I am always excited when I come across a film that is strengthened through its incorporation of science-fiction subject matter. Certainly the conflicts alone played out amongst the characters in Another Earth are heavy enough to carry the story, but director Mike Cahill’s decision to weave in an unsettling sci-fi element makes every line delivered more desperate, and every shot more beautiful. Perhaps just as beautiful is how the plot unfolds. Spoilers ahead…
After being accepted into MIT’s astrophysics program, Rhoda Williams (Marling) may have a bright future to look forward to, but it is one that vanishes in the blink of an eye. A night of reckless celebration leaves her judgement impaired, and the next thing she knows she is driving absentmindedly through the New England night. Distracted by a bright blue star in the sky, she mistakenly swerves into oncoming traffic, kills a wife and child, and leaves a husband in a choma.
Jump to 4 years later, when Rhoda is released from prison and must attempt to begin living a normal life with her family. But she can’t shake the regret. Flashbacks of the accident haunt her and the sadness is overwhelming. No longer a blue dot in the sky, Earth 2 is large and fully visible on the horizon, with scientists proclaiming that it is an exact replica of the planet, complete with “another you.”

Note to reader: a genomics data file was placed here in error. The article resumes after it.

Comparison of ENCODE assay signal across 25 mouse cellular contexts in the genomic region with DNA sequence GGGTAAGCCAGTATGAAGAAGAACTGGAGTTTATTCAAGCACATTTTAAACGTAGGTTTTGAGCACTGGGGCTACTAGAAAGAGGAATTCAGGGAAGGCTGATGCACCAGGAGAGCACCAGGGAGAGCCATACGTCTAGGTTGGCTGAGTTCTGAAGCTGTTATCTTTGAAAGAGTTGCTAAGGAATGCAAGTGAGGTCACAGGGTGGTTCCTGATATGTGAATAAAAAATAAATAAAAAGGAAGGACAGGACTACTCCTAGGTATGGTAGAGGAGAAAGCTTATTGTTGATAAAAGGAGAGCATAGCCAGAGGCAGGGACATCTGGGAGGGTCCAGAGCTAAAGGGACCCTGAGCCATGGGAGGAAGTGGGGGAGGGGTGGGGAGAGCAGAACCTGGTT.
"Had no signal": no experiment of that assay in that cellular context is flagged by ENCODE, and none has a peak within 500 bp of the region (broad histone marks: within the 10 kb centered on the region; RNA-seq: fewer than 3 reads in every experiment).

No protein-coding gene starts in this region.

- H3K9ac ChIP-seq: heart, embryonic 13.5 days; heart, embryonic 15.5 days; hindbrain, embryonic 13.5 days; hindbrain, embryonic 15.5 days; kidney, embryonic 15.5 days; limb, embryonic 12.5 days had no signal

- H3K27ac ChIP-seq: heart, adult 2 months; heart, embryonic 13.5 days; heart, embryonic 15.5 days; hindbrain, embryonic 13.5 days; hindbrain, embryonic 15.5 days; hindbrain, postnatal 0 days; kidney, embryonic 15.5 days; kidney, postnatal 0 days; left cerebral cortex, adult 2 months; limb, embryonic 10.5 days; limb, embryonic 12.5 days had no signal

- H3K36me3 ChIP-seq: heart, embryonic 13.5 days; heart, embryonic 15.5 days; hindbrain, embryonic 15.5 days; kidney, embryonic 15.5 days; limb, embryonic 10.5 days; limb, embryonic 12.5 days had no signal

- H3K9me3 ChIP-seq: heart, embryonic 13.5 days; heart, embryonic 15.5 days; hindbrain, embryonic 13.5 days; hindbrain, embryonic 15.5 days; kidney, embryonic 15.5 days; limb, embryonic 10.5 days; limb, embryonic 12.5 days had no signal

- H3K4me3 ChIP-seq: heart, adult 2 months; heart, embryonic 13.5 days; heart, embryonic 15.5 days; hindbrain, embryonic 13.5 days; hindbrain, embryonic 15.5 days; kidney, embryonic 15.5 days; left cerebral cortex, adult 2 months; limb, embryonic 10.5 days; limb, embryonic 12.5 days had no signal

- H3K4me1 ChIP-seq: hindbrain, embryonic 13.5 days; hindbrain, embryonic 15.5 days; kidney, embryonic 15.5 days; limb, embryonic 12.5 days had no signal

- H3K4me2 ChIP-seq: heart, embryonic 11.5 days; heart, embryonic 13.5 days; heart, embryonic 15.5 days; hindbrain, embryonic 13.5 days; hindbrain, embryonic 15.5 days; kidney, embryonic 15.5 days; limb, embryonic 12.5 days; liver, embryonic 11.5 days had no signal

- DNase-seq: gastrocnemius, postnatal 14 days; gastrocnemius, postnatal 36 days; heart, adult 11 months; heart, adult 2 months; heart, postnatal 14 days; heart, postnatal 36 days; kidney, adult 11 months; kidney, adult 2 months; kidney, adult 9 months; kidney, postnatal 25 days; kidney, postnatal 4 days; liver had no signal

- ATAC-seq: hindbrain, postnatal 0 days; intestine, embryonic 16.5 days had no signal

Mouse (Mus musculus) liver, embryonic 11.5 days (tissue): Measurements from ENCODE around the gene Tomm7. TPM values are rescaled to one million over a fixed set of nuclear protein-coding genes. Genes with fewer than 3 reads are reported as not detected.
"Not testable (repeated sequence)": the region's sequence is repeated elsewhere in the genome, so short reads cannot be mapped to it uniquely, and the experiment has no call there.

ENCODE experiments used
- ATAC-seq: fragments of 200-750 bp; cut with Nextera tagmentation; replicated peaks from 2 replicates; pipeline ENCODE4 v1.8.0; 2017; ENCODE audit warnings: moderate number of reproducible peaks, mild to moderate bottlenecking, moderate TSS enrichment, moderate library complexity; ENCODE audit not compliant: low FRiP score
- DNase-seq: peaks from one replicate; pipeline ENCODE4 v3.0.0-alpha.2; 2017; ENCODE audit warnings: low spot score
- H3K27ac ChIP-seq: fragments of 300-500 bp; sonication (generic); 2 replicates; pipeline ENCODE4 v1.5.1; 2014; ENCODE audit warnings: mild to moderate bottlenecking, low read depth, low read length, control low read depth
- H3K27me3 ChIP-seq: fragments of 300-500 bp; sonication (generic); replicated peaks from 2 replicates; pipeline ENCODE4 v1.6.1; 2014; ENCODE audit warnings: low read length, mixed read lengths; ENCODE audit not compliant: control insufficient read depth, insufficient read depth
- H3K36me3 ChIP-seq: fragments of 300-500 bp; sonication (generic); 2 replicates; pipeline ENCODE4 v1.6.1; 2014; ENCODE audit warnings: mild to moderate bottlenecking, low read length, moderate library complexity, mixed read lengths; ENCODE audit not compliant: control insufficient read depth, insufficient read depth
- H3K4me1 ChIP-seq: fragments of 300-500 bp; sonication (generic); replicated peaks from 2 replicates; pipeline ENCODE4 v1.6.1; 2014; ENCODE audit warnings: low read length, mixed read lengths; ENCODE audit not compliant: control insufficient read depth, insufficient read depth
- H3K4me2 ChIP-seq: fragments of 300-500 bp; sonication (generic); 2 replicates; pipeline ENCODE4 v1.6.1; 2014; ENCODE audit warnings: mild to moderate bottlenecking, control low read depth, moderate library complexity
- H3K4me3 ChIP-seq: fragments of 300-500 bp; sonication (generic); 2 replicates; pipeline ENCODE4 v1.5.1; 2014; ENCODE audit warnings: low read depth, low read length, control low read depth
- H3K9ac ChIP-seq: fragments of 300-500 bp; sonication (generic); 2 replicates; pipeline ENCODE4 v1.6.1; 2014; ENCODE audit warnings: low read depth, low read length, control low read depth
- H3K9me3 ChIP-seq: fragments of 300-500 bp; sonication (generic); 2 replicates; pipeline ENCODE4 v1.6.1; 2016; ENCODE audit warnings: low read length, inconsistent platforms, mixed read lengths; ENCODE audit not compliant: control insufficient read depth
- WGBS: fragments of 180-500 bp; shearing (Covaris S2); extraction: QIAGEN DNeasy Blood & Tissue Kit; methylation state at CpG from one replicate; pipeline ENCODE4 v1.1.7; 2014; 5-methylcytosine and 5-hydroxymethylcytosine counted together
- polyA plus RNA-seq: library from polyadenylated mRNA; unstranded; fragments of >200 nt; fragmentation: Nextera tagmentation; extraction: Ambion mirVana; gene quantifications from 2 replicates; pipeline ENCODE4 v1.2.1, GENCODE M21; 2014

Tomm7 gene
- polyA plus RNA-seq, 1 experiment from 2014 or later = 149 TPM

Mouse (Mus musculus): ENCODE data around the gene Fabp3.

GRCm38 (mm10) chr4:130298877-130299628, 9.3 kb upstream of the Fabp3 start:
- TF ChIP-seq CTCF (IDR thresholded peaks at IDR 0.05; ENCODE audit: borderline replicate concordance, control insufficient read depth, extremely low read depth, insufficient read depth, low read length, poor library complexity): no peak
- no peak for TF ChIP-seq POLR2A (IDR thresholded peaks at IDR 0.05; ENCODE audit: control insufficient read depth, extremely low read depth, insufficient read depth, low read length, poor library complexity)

In an attempt to find solace (and perhaps better lighting) she moves into her attic with only a mattress and a poster of a nebula – an interstellar cloud of hydrogen gas and dust. Sunlight pours in from a dirty window. These are some of my favorite shots in the film. She enters an online contest with the hopes of winning a trip to Earth 2. In other words, a new life. In a parallel universe, is it possible that the accident never really took place?
The film takes a compelling turn when Rhoda decides to confront John Burroughs (William Mapother), the man who lost everything because of her mistake. Upon seeing him in the flesh, however, she simply cannot find the words to apologize, and instead pretends she is a cleaning lady offering a “free trial.” Clever.
Perhaps the most poignant transformation to witness in the film is not Rhoda’s, but John’s. Once a renowned composer, his house becomes a chaotic mess of all that he once was in the wake of his trauma. Dishes pile high to the ceiling and music drafts lay haphazardly atop photos of his wife and son. With Rhoda’s help, however, John’s house and life is slowly pieced back together.
Although the relationship that unfolds between the two appears a bit predictable, Rhoda’s ultimate decision to give John her ticket to Earth 2 is not. In a parallel continuum where the accident did not take place, there’s a chance John can be re-united with his family. When the film does come full circle, we are heartened by Rhoda’s act of altruism. Perhaps giving someone you’ve wronged a better future is far more redemptive than selfishly escaping a troubled past.